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How Startups Can Build a Powerful Sales Team from the Ground Up

Building a sales team from scratch isn’t easy.

As a startup, you must carefully balance your need for sales with your need to conserve resources. Combine that with the fact that most startups lack defined hiring and onboarding practices and things start to get complicated real quick.

Despite all this, there’s comes a point when every startup founder realizes they need to hire a competent, effective sales team to get their product into the hands of customers.

Today, we’ll look at the steps you should follow if you want to build a sales team that drives revenue for your startup without sacrificing culture or performance.

But first, let’s discuss how you can decide if your startup is ready to bring on dedicated sales reps.

When Should Your Start Building Your Sales Team?

In the early days of running a startup, a sales team isn’t a necessity. After all, you’re probably doing sales yourself or with the help of a few independent reps. Even though you know this is a temporary solution, it can be tricky to tell exactly when your startup has grown enough to warrant hiring a sales team.

Some telltale signs that you’re ready to make the leap include:

  • Consistent positive feedback from existing customers and prospects
  • A growing demand for your product or service
  • Having more leads than your current team can handle
  • Earning enough revenue to afford hiring a full-time sales rep or two

If this sounds familiar, you might be ready to expand your team. Here are the steps you can follow to build a strong, efficient sales team for your startup.

Ready to Expand Your Sales Team? Start with These Steps

Get the Timing Right

Ready to Expand Your Sales Team? Start with These Steps

Timing means everything for a growing startup.

Hire too early and you risk depleting your cash reserves trying to sell a product that isn’t quite ready for market. Wait too long to hire sales reps and you’ll struggle to get the customers you need to fuel your growth.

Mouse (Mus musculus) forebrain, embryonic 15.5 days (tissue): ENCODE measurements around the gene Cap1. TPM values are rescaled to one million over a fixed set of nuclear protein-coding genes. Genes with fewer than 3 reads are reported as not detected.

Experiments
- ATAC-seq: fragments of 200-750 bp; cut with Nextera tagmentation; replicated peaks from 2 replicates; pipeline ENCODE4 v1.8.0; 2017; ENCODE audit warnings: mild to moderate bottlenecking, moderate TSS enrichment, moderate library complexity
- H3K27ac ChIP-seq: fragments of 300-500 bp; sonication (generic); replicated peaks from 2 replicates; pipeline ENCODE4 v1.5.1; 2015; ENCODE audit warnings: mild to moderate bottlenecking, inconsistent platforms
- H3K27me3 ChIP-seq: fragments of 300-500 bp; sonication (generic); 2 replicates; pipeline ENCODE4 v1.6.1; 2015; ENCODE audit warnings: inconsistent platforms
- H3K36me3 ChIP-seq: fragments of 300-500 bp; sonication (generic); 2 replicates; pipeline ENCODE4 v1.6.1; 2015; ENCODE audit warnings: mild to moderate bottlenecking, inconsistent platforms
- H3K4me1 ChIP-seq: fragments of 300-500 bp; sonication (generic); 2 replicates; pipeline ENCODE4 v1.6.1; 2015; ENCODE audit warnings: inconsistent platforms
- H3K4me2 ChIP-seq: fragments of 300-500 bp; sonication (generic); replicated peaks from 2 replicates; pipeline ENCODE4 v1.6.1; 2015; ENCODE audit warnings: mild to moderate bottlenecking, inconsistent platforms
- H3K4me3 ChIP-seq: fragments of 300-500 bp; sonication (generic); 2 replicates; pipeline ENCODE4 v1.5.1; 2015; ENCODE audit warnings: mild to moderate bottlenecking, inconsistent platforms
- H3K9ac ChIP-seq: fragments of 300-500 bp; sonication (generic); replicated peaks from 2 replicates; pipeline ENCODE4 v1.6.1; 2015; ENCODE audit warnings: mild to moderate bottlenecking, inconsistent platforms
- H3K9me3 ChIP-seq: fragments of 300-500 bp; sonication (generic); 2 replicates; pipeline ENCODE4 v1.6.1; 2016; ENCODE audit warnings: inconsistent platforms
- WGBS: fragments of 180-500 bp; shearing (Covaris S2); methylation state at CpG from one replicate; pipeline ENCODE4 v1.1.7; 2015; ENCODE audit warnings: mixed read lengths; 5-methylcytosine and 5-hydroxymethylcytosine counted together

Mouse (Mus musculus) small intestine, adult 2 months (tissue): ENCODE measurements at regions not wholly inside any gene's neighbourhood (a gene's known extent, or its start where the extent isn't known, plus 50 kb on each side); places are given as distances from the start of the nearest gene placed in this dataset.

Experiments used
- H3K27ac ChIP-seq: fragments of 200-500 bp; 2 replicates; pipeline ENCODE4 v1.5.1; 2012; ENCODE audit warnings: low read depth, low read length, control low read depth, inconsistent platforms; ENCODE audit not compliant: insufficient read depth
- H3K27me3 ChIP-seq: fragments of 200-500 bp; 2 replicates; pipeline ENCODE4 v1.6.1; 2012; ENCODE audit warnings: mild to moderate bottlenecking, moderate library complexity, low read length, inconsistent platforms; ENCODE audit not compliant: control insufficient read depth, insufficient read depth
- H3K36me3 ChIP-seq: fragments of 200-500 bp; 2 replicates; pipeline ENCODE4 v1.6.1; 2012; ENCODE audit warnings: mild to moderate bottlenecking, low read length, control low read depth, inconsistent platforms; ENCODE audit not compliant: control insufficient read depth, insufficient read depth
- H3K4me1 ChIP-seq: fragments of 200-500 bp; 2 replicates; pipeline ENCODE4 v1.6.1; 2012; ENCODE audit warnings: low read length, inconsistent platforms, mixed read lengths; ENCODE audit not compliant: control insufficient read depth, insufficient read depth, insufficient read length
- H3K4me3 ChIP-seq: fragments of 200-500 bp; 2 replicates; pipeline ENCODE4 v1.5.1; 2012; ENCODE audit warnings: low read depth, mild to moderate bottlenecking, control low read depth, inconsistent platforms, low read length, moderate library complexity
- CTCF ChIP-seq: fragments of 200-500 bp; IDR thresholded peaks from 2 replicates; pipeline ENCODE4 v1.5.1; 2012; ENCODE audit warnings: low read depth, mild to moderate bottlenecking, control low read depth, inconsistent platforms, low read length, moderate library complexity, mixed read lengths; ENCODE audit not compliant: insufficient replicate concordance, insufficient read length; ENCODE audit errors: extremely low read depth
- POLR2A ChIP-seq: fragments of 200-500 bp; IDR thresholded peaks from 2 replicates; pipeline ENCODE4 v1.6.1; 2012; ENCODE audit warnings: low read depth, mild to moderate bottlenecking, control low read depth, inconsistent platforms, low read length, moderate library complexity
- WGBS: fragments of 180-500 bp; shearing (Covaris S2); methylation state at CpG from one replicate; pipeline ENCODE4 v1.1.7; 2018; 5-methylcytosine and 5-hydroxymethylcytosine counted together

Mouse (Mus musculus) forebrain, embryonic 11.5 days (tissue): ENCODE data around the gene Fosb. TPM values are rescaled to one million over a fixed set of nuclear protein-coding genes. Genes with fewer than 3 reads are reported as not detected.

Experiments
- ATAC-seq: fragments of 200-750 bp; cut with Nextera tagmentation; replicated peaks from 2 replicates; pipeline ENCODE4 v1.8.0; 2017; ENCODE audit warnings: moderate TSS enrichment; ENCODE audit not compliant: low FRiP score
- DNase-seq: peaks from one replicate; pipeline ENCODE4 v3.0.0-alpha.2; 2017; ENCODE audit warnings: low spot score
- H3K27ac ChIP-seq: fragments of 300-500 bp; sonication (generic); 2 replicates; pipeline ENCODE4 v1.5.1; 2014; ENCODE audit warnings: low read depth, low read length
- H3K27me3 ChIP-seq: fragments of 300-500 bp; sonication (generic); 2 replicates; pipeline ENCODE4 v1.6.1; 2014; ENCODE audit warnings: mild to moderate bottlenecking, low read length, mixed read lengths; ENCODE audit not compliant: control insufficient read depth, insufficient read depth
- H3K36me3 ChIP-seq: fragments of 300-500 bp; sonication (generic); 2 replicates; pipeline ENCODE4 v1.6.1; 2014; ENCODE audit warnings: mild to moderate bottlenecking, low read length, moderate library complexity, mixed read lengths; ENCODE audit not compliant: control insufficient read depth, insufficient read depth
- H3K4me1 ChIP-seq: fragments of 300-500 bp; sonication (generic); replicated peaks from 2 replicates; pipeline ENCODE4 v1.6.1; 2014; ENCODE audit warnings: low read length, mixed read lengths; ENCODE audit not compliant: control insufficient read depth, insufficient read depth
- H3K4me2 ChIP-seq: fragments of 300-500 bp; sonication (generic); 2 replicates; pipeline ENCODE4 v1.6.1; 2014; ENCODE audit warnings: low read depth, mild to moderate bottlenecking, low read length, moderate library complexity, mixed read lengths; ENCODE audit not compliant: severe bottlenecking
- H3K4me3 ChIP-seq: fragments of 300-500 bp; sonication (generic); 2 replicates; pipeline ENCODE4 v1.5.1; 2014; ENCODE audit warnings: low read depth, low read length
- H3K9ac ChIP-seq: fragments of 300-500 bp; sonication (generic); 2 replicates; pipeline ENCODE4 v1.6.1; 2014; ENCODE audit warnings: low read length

Before you expand your team, you need to prove product-market fit and test the waters to see how your target audience responds to your offering. After all, the best sales reps are hardwired to sell. They aren’t well-suited for developing strategy or figuring out product-market fit.

Plus, if the timing is way off, you’ll struggle to offer the attractive compensation plans needed to draw top sales reps away from their jobs with established companies. Your customer lifetime value (CLV) should be a multiple of your customer acquisition cost in order to justify a new sales hire. Otherwise, you simply won’t have the budget or revenue to afford top sales reps – and hiring a mediocre sales team is unlikely to yield the results you want.

Make sure your startup is at a point where it makes sense to expand the team. Be honest with yourself about whether hiring a sales rep is the best use of your existing resources.

Define Your Sales Strategy

Before you can build a sales team, you need to develop a comprehensive sales strategy.

This involves identifying your target market and ideal customer, which will keep your sales team’s efforts focused. You should also define specific sales territories help the team stay organized as it scales.

If you don’t have a sales strategy in place and you’re not sure where to start, begin by tracking data like crazy. Look at what products or packages are selling best and how much they sell for. Keep tabs on who’s making sales and what techniques they’re using to boost their close rate. Track sales metrics like your monthly recurring revenue (MRR), churn rate, and sales pipeline coverage ratio.

This information is useful for many reasons. In terms of hiring decisions, these metrics reveal if there’s extra space in the budget to bring on a sales team. For example, a startup with an average deal size of $5,000 can’t afford to hire a team of outside sales reps for field work.

Collecting sales data makes it easier to define your organization’s goals, which can help you decide what roles to hire for and how quickly to expand your team.

You might set certain goals for increasing revenue, reducing customer acquisition cost, and other objectives related to your business plan.

On a smaller scale, you should also define which metrics you’ll use to measure a sales rep’s success. This might include the number of phone calls or emails needed turn a lead into a customer, for example.